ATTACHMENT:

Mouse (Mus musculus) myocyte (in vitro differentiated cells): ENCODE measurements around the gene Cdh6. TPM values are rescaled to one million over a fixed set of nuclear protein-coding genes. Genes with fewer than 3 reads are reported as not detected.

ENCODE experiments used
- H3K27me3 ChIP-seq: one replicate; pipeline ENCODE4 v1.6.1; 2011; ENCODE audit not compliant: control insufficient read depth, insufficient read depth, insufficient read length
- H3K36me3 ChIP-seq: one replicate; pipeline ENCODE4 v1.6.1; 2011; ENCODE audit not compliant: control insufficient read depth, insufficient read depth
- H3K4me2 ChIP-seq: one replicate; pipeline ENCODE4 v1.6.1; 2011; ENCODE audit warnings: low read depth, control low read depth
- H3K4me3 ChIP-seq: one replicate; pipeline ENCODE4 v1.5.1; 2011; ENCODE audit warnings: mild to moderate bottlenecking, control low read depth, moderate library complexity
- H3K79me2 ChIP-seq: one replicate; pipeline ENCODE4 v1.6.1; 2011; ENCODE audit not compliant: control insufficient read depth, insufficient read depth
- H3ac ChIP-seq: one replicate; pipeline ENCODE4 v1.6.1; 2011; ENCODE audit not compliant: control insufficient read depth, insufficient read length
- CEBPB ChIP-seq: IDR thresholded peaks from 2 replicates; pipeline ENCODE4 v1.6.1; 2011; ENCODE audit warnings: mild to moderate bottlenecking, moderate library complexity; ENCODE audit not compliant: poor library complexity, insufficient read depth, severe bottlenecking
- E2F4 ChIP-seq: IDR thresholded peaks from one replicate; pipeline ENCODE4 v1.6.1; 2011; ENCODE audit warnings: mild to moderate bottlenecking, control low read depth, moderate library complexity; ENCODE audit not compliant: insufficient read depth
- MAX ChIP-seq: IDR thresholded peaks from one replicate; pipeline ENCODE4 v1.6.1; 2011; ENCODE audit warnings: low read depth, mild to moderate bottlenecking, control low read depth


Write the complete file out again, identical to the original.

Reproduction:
Mouse (Mus musculus) myocyte (in vitro differentiated cells): ENCODE measurements around the gene Cdh6. TPM values are rescaled to one million over a fixed set of nuclear protein-coding genes. Genes with fewer than 3 reads are reported as not detected.

ENCODE experiments used
- H3K27me3 ChIP-seq: one replicate; pipeline ENCODE4 v1.6.1; 2011; ENCODE audit not compliant: control insufficient read depth, insufficient read depth, insufficient read length
- H3K36me3 ChIP-seq: one replicate; pipeline ENCODE4 v1.6.1; 2011; ENCODE audit not compliant: control insufficient read depth, insufficient read depth
- H3K4me2 ChIP-seq: one replicate; pipeline ENCODE4 v1.6.1; 2011; ENCODE audit warnings: low read depth, control low read depth
- H3K4me3 ChIP-seq: one replicate; pipeline ENCODE4 v1.5.1; 2011; ENCODE audit warnings: mild to moderate bottlenecking, control low read depth, moderate library complexity
- H3K79me2 ChIP-seq: one replicate; pipeline ENCODE4 v1.6.1; 2011; ENCODE audit not compliant: control insufficient read depth, insufficient read depth
- H3ac ChIP-seq: one replicate; pipeline ENCODE4 v1.6.1; 2011; ENCODE audit not compliant: control insufficient read depth, insufficient read length
- CEBPB ChIP-seq: IDR thresholded peaks from 2 replicates; pipeline ENCODE4 v1.6.1; 2011; ENCODE audit warnings: mild to moderate bottlenecking, moderate library complexity; ENCODE audit not compliant: poor library complexity, insufficient read depth, severe bottlenecking
- E2F4 ChIP-seq: IDR thresholded peaks from one replicate; pipeline ENCODE4 v1.6.1; 2011; ENCODE audit warnings: mild to moderate bottlenecking, control low read depth, moderate library complexity; ENCODE audit not compliant: insufficient read depth
- MAX ChIP-seq: IDR thresholded peaks from one replicate; pipeline ENCODE4 v1.6.1; 2011; ENCODE audit warnings: low read depth, mild to moderate bottlenecking, control low read depth